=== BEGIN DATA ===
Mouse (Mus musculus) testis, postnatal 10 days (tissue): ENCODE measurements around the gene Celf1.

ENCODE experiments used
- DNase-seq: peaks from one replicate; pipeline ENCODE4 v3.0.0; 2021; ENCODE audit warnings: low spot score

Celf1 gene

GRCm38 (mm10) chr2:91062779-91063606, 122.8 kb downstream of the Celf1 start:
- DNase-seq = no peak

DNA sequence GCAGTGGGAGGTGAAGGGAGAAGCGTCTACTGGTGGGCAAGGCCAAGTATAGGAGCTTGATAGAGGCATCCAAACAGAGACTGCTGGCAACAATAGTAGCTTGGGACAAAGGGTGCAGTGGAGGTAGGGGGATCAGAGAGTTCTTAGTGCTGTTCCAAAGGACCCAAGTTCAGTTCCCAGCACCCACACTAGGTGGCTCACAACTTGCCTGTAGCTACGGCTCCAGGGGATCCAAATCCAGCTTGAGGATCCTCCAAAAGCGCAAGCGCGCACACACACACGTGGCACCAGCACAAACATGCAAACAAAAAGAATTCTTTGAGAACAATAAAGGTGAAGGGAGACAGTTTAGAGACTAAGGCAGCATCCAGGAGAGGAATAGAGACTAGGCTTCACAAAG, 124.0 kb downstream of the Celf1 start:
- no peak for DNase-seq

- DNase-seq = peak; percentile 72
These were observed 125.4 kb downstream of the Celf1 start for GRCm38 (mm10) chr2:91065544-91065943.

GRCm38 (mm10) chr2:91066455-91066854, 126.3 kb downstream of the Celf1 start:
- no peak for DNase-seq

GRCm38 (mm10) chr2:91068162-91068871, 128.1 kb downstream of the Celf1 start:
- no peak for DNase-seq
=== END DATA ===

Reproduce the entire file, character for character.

Mouse (Mus musculus) testis, postnatal 10 days (tissue): ENCODE measurements around the gene Celf1.

ENCODE experiments used
- DNase-seq: peaks from one replicate; pipeline ENCODE4 v3.0.0; 2021; ENCODE audit warnings: low spot score

Celf1 gene

GRCm38 (mm10) chr2:91062779-91063606, 122.8 kb downstream of the Celf1 start:
- DNase-seq = no peak

DNA sequence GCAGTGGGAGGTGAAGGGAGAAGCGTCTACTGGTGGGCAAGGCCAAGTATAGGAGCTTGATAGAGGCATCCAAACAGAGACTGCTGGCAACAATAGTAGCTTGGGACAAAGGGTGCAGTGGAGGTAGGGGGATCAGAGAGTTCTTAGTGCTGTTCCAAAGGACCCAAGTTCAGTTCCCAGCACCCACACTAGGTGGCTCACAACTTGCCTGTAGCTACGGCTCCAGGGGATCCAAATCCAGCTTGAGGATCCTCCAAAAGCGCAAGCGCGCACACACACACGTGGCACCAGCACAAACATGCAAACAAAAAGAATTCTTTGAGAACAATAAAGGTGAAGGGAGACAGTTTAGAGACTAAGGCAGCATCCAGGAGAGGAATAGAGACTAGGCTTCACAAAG, 124.0 kb downstream of the Celf1 start:
- no peak for DNase-seq

- DNase-seq = peak; percentile 72
These were observed 125.4 kb downstream of the Celf1 start for GRCm38 (mm10) chr2:91065544-91065943.

GRCm38 (mm10) chr2:91066455-91066854, 126.3 kb downstream of the Celf1 start:
- no peak for DNase-seq

GRCm38 (mm10) chr2:91068162-91068871, 128.1 kb downstream of the Celf1 start:
- no peak for DNase-seq